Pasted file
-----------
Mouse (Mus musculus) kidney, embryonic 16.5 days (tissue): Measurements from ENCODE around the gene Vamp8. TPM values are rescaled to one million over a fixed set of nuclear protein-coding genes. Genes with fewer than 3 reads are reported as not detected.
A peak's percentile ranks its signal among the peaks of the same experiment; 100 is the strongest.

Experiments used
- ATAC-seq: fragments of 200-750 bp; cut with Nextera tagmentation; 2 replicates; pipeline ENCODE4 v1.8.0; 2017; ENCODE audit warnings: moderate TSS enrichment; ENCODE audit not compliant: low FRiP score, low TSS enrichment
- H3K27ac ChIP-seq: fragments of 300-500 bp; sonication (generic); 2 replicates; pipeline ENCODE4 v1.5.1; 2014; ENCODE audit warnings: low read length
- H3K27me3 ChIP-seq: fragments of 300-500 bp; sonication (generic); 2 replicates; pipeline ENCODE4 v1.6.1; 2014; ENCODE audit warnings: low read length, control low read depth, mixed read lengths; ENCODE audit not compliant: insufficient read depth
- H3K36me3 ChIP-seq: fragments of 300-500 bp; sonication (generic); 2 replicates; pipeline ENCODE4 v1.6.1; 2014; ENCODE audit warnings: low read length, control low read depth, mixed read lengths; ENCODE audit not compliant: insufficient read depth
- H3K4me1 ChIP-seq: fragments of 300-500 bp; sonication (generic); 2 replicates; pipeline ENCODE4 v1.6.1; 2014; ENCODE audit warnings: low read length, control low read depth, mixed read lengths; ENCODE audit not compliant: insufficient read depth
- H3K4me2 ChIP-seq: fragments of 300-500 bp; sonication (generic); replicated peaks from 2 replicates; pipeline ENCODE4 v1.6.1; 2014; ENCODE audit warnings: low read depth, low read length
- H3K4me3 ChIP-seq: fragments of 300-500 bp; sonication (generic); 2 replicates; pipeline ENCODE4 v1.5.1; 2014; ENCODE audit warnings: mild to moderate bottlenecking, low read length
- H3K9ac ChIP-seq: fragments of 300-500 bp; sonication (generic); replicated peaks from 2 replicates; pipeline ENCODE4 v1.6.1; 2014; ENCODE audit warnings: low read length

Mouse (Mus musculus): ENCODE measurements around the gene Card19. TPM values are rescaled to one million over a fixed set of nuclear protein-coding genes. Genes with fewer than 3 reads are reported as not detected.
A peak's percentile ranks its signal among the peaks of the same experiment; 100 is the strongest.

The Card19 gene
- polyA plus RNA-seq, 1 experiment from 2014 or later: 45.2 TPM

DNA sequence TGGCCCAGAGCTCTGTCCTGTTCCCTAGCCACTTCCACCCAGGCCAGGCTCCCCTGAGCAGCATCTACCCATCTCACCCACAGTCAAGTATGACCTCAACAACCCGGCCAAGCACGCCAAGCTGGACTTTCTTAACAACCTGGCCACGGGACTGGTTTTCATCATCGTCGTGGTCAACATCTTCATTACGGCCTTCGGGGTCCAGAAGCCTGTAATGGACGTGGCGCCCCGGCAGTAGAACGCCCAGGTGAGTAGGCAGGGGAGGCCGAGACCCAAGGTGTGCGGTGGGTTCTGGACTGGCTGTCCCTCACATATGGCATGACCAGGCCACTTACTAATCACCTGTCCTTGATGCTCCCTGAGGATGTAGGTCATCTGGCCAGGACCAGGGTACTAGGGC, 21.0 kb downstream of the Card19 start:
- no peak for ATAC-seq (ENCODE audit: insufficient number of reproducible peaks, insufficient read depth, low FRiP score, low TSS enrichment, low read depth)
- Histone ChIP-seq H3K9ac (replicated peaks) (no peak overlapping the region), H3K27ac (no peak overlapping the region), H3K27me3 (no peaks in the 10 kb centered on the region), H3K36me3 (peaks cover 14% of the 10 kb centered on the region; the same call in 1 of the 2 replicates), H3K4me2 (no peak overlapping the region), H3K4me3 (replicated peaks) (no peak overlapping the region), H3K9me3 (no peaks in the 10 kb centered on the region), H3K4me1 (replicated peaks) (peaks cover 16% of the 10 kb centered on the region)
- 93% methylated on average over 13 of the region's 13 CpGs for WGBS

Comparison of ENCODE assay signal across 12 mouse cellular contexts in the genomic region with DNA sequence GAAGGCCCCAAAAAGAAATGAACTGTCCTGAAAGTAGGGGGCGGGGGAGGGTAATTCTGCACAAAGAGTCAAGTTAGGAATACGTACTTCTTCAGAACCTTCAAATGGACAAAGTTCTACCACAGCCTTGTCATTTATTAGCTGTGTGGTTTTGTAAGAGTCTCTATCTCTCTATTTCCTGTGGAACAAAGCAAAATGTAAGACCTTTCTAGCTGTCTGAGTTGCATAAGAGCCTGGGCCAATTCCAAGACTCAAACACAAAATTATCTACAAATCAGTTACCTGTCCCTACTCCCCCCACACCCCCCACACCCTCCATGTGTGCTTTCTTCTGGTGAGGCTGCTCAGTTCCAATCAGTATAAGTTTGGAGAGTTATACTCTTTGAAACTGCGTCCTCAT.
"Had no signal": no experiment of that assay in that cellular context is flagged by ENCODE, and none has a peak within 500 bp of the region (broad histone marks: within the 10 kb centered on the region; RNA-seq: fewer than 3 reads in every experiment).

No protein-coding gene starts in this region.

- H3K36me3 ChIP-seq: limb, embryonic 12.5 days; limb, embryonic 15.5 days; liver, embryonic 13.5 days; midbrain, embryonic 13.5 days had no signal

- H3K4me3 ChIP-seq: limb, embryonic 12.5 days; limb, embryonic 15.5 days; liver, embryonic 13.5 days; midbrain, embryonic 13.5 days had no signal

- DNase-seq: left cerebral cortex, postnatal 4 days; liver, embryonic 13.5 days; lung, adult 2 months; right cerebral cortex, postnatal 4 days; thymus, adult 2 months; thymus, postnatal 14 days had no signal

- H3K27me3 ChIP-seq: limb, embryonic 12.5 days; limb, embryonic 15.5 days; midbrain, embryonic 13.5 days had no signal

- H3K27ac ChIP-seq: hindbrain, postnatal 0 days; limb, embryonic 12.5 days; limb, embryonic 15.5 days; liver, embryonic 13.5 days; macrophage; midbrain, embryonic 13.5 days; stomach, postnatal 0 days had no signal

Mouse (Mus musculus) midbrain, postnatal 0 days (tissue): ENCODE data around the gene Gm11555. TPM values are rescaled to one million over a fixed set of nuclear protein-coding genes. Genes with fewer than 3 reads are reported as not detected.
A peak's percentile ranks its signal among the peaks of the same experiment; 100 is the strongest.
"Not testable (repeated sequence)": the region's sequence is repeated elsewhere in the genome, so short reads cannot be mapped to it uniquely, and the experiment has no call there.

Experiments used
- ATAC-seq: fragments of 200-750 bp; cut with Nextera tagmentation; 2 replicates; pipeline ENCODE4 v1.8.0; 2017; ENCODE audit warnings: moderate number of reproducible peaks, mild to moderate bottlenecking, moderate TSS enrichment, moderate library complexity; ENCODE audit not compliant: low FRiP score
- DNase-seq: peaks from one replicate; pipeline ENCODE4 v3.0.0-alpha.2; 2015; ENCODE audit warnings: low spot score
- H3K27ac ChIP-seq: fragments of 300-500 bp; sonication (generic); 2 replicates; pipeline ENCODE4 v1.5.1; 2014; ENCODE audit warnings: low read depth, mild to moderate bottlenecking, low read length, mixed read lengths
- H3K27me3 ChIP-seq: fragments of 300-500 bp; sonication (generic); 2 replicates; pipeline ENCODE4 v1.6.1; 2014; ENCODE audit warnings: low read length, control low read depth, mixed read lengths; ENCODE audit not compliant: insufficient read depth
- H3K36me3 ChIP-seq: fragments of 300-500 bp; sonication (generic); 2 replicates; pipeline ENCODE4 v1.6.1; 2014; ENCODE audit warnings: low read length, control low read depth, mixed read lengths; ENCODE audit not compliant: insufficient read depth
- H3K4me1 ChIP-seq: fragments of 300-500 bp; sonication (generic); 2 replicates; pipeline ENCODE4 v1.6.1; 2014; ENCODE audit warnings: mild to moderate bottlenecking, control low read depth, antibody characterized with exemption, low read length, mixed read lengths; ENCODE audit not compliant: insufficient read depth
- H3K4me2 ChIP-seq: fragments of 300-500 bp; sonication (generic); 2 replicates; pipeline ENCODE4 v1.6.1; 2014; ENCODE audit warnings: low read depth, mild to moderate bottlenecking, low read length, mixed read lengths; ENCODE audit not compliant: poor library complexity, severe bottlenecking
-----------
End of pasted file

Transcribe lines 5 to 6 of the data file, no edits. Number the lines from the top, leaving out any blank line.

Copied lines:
- H3K27ac ChIP-seq: fragments of 300-500 bp; sonication (generic); 2 replicates; pipeline ENCODE4 v1.5.1; 2014; ENCODE audit warnings: low read length
- H3K27me3 ChIP-seq: fragments of 300-500 bp; sonication (generic); 2 replicates; pipeline ENCODE4 v1.6.1; 2014; ENCODE audit warnings: low read length, control low read depth, mixed read lengths; ENCODE audit not compliant: insufficient read depth